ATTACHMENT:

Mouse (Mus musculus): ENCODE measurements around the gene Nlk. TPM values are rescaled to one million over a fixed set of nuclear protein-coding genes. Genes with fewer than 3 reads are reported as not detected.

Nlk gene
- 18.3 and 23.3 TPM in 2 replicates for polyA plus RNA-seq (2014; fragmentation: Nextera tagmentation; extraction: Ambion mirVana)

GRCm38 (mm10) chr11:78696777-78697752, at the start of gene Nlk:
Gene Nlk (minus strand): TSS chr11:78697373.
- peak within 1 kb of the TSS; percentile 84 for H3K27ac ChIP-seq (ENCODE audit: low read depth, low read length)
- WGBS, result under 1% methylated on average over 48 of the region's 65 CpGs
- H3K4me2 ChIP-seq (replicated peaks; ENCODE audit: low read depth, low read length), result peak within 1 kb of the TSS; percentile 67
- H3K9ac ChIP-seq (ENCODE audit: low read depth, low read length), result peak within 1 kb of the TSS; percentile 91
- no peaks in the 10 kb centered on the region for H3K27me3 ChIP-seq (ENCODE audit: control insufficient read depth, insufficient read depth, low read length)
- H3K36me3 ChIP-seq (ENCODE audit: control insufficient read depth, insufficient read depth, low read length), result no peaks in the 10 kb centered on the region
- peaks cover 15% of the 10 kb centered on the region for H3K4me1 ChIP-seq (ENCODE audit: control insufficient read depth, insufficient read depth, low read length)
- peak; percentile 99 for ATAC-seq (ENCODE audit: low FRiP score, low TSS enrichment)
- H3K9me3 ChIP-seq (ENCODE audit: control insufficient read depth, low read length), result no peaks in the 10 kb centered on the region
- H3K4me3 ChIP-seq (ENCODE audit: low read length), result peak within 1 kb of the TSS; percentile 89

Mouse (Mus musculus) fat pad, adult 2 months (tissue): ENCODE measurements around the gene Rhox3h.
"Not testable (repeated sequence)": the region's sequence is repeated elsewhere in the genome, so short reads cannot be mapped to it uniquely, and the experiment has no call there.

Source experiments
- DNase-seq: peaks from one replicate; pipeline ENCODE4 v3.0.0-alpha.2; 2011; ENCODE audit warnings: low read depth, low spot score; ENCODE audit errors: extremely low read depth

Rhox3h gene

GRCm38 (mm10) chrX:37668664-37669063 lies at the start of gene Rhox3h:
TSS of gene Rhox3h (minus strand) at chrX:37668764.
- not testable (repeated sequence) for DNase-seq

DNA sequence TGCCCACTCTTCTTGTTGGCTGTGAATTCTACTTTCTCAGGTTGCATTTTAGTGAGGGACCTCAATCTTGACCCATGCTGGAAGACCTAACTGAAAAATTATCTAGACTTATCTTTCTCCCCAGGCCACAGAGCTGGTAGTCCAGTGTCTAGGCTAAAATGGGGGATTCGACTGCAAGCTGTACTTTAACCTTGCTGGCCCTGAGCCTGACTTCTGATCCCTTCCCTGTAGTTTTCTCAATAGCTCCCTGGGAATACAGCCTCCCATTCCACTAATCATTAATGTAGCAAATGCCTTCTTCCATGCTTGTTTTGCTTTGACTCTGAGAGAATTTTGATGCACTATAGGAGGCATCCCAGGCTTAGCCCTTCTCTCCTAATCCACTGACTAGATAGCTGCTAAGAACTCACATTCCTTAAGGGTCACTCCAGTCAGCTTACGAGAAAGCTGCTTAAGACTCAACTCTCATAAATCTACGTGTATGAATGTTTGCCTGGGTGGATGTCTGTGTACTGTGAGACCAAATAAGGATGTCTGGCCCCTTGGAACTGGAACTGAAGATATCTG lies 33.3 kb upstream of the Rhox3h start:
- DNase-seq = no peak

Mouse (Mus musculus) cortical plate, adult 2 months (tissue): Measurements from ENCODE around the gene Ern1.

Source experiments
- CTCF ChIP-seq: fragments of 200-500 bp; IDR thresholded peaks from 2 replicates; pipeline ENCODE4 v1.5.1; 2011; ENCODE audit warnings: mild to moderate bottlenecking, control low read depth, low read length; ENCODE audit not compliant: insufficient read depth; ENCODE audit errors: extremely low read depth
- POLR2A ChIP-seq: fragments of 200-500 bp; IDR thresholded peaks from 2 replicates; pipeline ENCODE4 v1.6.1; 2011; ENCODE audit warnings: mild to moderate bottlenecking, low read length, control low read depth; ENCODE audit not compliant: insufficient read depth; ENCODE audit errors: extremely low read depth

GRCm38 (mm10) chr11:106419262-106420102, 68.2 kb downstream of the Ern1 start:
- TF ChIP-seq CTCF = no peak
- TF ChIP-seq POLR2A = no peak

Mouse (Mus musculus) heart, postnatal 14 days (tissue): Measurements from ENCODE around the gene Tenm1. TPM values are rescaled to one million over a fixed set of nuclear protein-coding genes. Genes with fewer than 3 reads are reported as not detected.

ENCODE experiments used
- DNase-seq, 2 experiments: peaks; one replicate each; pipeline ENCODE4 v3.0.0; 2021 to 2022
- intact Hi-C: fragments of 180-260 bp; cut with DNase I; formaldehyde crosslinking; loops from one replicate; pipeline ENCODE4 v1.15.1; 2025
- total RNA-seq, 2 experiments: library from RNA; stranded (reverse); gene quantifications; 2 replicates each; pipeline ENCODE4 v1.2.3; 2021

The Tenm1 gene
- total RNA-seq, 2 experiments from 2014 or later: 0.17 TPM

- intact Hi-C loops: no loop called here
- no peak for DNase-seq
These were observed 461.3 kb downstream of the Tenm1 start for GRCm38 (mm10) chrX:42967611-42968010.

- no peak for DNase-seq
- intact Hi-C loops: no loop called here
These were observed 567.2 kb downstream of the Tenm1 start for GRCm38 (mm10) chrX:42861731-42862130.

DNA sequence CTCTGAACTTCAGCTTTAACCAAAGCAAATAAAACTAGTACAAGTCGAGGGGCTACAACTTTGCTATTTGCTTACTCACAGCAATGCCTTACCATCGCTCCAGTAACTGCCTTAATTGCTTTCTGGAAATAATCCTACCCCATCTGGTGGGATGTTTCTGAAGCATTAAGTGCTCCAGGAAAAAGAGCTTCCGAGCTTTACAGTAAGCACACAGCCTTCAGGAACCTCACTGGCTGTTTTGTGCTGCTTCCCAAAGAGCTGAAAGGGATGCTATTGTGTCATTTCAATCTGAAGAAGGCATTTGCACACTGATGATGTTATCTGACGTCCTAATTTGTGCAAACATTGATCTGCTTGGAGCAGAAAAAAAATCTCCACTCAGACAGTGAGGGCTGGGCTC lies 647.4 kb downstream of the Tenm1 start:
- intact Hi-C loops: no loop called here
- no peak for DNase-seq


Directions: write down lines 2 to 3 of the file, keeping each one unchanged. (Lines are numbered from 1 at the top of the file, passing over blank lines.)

Nlk gene
- 18.3 and 23.3 TPM in 2 replicates for polyA plus RNA-seq (2014; fragmentation: Nextera tagmentation; extraction: Ambion mirVana)